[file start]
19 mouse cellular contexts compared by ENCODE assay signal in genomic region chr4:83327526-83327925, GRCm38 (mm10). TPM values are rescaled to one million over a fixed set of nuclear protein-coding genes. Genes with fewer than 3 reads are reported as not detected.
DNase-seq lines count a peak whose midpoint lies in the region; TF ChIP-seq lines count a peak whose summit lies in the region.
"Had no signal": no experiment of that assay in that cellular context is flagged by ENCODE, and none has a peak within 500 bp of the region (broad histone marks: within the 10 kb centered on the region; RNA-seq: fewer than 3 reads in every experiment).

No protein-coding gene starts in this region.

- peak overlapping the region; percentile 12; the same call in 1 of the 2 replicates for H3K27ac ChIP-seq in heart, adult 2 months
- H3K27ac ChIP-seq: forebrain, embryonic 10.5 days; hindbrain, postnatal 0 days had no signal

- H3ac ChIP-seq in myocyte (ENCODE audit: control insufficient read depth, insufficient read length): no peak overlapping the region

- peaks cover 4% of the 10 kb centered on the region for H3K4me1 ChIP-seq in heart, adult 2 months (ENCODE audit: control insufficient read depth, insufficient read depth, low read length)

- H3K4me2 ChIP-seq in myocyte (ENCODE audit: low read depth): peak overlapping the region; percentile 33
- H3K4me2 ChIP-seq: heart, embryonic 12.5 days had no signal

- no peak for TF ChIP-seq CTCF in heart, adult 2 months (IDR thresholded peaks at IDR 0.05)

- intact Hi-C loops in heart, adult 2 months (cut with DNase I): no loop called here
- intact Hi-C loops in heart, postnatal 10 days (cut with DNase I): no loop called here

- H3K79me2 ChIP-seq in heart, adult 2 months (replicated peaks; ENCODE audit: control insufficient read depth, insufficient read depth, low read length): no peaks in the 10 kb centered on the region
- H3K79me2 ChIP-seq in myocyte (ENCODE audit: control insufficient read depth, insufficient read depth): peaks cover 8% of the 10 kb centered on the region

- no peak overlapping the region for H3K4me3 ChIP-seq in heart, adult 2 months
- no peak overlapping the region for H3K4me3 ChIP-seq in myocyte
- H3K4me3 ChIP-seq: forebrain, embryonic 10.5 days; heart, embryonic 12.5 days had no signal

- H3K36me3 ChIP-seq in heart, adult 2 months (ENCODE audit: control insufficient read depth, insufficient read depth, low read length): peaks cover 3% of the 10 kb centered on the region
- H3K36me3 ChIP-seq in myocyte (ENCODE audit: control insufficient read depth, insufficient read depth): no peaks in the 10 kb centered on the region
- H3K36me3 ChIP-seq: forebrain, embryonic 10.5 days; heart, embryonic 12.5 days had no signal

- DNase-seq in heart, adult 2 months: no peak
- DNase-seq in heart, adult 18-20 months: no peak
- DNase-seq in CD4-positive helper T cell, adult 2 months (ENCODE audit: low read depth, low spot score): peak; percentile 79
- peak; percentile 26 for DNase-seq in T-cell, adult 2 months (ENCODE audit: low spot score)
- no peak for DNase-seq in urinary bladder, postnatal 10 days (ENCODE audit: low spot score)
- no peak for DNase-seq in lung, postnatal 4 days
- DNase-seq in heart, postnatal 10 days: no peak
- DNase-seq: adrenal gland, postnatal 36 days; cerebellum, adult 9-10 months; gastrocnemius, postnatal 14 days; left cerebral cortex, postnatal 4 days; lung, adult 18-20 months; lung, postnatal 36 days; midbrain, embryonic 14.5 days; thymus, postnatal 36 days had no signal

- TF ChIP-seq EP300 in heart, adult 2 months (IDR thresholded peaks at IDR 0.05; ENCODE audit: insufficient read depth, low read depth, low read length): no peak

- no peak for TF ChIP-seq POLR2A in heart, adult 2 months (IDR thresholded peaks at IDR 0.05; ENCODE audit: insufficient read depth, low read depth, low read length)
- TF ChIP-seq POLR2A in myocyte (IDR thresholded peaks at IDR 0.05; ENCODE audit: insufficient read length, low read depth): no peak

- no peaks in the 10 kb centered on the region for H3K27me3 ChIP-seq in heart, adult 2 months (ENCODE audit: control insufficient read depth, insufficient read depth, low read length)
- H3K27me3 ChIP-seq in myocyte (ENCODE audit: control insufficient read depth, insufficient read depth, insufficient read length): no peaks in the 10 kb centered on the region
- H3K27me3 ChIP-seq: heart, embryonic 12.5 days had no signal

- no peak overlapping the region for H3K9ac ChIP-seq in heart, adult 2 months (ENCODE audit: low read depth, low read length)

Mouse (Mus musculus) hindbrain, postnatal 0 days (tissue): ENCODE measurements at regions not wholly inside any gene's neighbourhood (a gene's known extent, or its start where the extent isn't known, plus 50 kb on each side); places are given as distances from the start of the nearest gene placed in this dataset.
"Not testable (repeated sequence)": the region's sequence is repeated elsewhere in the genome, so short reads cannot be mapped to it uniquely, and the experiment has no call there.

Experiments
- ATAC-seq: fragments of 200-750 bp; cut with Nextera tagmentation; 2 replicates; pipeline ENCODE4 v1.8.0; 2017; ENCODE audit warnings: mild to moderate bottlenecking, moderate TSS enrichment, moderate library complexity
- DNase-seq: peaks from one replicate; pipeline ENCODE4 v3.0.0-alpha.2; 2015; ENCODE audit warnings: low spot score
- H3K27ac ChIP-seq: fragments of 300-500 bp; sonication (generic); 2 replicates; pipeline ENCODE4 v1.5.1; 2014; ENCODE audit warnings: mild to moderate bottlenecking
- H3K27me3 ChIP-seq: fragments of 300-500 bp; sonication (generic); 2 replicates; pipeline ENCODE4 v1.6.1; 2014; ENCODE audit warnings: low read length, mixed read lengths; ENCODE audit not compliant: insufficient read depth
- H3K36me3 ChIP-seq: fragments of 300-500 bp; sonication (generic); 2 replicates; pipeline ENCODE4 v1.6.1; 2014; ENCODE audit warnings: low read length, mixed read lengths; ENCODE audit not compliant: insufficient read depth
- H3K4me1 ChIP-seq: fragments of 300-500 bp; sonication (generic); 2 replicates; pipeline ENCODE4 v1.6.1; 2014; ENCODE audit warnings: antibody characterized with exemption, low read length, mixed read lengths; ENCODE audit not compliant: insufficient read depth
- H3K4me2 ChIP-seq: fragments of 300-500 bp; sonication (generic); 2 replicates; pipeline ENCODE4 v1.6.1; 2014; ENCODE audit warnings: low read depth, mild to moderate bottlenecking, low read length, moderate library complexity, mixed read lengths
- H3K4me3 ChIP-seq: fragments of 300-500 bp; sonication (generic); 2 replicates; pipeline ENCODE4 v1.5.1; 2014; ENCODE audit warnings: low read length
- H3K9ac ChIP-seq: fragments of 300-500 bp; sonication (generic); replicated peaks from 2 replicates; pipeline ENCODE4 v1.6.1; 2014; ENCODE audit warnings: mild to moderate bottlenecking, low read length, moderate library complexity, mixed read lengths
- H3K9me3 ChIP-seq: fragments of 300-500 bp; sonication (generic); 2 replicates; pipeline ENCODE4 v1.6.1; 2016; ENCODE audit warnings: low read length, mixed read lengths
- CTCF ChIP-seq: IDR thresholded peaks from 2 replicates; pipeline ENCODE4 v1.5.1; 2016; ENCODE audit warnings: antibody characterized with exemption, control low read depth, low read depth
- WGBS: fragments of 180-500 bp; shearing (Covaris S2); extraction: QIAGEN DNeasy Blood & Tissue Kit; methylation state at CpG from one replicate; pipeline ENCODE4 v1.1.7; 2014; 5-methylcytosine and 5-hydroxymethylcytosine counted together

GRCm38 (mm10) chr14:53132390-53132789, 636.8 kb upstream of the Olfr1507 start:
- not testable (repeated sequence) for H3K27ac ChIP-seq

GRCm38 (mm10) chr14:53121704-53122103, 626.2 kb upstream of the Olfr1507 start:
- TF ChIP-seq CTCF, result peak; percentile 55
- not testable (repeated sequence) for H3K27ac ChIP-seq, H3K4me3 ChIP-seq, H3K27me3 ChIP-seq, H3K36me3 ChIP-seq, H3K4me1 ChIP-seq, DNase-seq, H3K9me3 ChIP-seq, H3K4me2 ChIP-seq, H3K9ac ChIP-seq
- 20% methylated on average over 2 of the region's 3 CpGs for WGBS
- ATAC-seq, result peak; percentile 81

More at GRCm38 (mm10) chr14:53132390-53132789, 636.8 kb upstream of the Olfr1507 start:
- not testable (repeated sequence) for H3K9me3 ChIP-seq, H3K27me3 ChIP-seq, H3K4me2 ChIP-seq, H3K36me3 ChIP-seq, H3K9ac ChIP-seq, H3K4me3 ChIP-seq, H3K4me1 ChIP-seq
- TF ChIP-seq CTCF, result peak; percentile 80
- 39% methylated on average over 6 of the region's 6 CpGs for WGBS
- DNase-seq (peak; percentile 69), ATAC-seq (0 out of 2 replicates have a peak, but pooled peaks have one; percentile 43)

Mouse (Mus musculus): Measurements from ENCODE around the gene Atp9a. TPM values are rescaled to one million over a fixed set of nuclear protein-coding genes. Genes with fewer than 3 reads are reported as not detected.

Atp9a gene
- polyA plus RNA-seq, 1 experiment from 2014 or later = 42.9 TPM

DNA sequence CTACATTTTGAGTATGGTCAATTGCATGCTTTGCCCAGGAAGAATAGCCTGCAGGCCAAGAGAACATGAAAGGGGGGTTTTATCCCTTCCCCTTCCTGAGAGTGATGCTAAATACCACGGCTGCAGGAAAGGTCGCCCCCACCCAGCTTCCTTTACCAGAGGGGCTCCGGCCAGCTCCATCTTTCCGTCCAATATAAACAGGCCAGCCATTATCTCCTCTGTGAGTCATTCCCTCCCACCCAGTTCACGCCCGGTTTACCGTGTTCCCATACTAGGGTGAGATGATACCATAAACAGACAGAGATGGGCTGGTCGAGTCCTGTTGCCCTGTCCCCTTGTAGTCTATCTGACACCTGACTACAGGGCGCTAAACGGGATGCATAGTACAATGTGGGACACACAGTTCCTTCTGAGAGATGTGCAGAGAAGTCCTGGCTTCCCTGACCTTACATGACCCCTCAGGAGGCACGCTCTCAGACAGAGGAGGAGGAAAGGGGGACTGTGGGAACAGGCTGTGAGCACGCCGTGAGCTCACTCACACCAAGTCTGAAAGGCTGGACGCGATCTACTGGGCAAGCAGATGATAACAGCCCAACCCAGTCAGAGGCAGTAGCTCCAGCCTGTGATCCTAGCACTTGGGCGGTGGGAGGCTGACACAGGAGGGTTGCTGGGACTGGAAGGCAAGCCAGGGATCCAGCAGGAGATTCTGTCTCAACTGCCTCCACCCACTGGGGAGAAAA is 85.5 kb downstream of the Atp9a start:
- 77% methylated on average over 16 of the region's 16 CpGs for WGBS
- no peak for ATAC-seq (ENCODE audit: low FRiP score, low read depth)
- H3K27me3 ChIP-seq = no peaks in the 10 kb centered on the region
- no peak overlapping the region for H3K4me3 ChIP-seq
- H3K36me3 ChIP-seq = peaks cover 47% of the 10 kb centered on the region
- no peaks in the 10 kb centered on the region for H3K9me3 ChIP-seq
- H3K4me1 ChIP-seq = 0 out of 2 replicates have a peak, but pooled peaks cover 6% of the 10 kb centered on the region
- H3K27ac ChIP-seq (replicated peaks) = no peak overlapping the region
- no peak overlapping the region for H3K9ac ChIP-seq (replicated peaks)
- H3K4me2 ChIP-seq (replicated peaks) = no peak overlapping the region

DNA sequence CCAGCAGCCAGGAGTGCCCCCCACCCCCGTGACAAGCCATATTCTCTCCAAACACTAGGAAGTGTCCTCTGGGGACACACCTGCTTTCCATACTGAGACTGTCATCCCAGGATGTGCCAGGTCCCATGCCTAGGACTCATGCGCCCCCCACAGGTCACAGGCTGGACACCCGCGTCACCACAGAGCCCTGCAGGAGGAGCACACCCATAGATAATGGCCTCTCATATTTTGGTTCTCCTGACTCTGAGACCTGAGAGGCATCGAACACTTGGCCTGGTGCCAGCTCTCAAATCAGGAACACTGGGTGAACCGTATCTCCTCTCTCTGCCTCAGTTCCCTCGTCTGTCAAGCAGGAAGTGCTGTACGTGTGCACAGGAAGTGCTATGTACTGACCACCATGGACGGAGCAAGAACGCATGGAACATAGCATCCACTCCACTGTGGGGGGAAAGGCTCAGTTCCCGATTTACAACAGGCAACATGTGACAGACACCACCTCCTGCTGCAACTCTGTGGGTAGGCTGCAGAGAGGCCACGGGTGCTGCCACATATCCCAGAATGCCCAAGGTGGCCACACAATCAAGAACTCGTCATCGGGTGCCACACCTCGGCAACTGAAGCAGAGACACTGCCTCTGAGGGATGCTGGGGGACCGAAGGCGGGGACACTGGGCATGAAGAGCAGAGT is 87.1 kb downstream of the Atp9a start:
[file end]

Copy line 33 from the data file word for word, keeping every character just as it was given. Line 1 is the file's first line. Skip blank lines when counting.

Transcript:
- no peaks in the 10 kb centered on the region for H3K27me3 ChIP-seq in heart, adult 2 months (ENCODE audit: control insufficient read depth, insufficient read depth, low read length)